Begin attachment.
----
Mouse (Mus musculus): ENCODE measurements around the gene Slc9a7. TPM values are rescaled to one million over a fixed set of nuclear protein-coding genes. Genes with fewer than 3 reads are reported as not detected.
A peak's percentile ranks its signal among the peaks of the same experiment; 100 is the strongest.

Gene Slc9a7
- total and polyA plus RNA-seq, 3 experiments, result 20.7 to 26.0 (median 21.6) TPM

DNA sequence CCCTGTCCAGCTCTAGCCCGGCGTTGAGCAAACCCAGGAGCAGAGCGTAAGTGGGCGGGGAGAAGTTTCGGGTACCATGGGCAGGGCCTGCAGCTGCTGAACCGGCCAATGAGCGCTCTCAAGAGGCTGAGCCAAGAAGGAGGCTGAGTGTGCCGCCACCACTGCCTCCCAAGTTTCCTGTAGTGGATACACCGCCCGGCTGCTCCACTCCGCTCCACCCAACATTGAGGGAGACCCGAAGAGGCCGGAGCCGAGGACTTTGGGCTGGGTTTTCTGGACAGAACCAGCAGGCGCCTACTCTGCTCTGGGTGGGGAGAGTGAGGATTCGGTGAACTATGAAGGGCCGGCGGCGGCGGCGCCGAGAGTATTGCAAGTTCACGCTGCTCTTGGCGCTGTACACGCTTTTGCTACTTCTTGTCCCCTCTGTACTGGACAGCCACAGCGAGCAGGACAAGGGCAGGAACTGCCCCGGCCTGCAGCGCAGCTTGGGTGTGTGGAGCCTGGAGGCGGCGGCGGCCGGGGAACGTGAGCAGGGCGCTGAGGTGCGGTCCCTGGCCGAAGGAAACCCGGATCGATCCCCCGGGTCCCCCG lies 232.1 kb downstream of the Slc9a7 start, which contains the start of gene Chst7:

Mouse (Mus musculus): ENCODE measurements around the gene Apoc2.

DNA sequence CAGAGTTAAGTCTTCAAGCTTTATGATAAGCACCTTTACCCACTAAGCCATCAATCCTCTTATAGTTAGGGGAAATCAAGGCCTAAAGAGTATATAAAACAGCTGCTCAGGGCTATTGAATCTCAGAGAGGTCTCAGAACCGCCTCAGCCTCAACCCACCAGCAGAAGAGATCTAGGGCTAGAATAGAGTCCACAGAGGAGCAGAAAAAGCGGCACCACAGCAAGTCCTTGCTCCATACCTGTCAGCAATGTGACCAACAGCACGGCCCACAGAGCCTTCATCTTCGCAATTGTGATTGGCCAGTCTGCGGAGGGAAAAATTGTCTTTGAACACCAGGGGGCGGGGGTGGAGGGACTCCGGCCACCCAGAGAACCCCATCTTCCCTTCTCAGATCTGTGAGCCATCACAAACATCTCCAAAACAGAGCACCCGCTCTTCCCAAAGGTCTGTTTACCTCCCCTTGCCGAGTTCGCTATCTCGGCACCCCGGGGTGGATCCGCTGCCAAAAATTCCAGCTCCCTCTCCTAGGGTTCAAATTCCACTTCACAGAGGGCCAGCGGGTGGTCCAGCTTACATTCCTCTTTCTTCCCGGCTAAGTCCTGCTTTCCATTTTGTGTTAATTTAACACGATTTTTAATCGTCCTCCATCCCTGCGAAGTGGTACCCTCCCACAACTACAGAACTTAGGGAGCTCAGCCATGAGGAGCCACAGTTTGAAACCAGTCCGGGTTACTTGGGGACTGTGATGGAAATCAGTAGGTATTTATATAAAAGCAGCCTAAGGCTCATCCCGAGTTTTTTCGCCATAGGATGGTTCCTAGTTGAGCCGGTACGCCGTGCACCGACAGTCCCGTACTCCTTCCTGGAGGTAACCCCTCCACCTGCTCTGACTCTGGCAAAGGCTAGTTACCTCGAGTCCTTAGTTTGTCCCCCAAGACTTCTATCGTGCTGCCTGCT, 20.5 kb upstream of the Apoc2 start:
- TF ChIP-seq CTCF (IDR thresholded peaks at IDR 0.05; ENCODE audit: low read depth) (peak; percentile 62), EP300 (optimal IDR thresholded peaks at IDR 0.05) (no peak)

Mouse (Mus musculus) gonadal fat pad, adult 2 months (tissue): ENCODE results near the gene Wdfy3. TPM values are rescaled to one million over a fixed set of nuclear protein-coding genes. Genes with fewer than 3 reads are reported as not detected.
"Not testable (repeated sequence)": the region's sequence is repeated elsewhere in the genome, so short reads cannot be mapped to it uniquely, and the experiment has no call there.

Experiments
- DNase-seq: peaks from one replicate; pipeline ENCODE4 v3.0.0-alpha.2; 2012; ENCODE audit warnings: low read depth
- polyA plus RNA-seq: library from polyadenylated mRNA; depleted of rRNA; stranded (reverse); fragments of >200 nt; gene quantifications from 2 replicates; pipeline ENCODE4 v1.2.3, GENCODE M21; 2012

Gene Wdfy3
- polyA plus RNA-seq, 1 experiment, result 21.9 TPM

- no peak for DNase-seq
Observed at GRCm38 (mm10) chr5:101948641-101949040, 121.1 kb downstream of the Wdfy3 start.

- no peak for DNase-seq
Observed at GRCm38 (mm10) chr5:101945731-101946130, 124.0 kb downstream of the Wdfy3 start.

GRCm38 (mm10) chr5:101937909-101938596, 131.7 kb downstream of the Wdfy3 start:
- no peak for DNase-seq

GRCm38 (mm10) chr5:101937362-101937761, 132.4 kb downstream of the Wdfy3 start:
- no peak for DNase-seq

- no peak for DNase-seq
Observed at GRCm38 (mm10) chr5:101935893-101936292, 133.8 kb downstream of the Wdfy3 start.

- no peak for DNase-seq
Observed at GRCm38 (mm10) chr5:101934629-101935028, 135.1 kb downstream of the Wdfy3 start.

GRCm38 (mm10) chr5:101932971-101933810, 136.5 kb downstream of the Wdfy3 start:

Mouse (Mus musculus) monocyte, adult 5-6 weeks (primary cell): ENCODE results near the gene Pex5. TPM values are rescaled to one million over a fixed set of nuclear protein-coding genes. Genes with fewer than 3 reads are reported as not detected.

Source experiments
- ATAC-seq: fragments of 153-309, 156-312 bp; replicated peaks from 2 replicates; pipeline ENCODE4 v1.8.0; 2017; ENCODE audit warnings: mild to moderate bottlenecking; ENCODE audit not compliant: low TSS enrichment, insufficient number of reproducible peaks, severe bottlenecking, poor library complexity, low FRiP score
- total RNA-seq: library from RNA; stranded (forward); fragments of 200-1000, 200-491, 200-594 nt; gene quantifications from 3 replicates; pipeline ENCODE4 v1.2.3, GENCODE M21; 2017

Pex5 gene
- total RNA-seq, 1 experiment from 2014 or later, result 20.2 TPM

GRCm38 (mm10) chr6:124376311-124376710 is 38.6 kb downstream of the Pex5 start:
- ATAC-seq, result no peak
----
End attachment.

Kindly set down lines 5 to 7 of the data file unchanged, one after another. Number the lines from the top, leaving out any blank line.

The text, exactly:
DNA sequence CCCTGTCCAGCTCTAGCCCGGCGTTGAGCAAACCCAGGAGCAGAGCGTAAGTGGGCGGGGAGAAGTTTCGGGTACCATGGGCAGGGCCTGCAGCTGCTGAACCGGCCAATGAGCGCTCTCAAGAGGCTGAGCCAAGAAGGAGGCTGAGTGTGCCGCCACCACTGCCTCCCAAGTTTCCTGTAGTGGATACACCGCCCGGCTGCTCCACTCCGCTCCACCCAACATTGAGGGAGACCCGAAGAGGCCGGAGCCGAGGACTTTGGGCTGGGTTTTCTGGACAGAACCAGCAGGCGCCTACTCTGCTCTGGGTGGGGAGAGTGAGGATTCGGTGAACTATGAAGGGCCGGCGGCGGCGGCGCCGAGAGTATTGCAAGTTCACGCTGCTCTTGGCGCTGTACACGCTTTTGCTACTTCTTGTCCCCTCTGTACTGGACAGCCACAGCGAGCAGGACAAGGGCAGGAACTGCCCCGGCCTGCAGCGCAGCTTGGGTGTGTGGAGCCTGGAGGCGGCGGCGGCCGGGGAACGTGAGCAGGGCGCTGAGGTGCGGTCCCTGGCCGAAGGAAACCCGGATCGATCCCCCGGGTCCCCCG lies 232.1 kb downstream of the Slc9a7 start, which contains the start of gene Chst7:

Mouse (Mus musculus): ENCODE measurements around the gene Apoc2.

DNA sequence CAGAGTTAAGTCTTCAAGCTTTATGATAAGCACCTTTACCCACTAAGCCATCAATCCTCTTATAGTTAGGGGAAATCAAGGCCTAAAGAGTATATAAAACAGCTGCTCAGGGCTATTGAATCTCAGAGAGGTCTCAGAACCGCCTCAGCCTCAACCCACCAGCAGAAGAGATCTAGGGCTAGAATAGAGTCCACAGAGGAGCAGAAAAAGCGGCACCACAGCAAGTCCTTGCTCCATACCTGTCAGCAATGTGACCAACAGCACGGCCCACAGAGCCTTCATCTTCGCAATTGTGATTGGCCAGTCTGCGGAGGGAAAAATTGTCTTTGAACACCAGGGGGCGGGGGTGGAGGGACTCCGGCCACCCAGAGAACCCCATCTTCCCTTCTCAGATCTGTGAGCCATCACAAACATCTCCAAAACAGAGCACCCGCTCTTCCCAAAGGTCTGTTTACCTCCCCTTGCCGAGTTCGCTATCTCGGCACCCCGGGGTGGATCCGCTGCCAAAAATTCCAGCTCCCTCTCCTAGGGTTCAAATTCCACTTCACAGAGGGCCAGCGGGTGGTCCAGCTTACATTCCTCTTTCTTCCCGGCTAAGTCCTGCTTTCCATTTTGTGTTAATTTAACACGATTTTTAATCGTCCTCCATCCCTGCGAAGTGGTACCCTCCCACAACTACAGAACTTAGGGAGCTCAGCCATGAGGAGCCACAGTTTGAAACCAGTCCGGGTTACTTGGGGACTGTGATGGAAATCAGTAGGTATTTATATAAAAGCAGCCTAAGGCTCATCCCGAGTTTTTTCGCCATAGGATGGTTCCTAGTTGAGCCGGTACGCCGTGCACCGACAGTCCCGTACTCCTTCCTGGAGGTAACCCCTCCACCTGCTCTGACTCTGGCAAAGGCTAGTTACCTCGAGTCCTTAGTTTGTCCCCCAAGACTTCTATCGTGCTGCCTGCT, 20.5 kb upstream of the Apoc2 start: